Lisa Sampson – Gentlemen of Verona and theatrical activities in the Accademia Filarmonica



Event Date: 17 – 18 September 2011
British Library Conference Centre
The British Library
96 Euston Road
London NW1 2DB

The Italian Academies 1525–1700 Project presents:


This major international conference is being hosted as part of the AHRC funded research project The Italian Academies 1525-1700: the first intellectual networks of early modern Europe.

Academies represent a vital and characteristic dimension of early modern culture.
There were ca. 600 Academies in Italy in the period 1525-1700. Frequently international in membership, and in correspondence with scholars across Europe, they were fundamental to the development of the intellectual networks later defined as the ‘République des Lettres’, and to the dissemination of ideas in early modern Europe. Their membership included pioneering scientists, writers, artists, political thinkers, and representatives of both sexes and all social classes. The interests of the Academies ranged from the humanities, to the figurative and performance arts, natural sciences and medicine; many were interdisciplinary in their outlook and activities.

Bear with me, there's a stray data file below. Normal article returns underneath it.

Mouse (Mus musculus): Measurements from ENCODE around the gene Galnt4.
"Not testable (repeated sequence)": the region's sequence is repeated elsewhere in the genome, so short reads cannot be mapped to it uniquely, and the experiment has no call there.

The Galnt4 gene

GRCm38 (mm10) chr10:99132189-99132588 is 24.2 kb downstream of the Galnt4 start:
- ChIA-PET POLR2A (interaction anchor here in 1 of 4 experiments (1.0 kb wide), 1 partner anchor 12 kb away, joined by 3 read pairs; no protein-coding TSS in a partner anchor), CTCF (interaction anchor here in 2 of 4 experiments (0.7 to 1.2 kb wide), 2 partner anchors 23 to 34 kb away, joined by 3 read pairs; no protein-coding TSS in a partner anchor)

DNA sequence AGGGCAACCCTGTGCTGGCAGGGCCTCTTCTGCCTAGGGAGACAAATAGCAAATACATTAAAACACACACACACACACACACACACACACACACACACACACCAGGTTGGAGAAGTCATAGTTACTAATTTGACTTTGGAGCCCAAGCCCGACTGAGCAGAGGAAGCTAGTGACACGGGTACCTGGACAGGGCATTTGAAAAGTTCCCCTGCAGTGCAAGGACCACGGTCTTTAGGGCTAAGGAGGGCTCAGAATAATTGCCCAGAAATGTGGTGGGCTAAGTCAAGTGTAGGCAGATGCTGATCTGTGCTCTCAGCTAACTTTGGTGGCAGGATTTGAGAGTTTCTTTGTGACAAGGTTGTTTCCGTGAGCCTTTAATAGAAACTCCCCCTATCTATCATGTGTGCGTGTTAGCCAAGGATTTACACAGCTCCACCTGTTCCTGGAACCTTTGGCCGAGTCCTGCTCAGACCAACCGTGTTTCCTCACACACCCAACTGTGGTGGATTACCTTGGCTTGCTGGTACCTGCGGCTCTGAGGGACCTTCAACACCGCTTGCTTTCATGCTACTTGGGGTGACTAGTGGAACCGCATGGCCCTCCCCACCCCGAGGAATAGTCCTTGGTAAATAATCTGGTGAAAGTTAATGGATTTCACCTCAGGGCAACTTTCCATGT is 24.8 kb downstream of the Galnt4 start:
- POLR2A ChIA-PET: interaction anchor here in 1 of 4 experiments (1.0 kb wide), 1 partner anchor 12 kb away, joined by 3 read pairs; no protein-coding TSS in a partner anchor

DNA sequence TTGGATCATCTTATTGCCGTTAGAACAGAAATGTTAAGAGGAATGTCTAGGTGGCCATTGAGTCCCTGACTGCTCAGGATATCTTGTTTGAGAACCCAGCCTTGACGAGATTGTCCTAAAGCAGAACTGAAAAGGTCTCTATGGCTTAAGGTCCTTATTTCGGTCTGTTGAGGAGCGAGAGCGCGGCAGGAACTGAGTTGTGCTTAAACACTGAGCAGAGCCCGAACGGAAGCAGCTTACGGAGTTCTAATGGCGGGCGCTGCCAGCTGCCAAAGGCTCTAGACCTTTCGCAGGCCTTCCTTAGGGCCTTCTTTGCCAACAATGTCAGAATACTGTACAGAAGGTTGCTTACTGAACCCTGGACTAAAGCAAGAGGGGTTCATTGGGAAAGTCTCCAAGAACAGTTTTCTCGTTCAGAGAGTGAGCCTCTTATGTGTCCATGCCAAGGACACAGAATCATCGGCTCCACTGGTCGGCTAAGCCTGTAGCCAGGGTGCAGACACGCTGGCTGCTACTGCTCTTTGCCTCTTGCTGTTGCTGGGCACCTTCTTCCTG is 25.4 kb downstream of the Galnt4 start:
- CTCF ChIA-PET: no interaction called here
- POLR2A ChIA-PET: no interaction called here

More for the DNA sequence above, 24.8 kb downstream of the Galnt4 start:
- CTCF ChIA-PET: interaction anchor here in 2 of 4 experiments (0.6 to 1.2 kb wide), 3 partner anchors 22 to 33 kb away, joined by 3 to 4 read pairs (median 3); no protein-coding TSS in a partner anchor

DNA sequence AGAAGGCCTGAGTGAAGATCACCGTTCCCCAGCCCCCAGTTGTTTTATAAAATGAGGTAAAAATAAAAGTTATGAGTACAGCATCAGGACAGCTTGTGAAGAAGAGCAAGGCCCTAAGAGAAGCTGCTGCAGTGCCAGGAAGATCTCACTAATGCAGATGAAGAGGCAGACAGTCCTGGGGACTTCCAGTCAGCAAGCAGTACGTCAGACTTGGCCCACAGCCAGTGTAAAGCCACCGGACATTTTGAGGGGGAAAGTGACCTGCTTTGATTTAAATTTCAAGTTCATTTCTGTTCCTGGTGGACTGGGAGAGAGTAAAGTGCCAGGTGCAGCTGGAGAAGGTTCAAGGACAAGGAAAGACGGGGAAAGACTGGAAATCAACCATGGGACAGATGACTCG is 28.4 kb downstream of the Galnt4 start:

However, the social and cultural phenomenon of the Italian Academies has hitherto attracted relatively little research due in part to the wide range of their interests and difficulties in accessing relevant information.

The conference aims to explore research questions raised by the activities of Academies in this period.

Lisa Sampson (University of Reading) – Gentlemen of Verona and theatrical activities in the Accademia Filarmonica

The paper explores the theatrical culture of Verona in the later part of the sixteenth century, focusing on the role played in its development by the Accademia Filarmonica. Founded in 1543, the academy rapidly became the most important such institution in the city. It is famous principally for its musical activities, though it gained a reputation also for letters and eventually built its own theatre, inaugurated in 1732. Its little known theatrical performances in the sixteenth century – given for restricted, elite guests – and interactions with professional comici and dramatists over the period, will be examined. These give an insight into some of the tensions of an organizational, economic and religious nature that underpinned academic culture.



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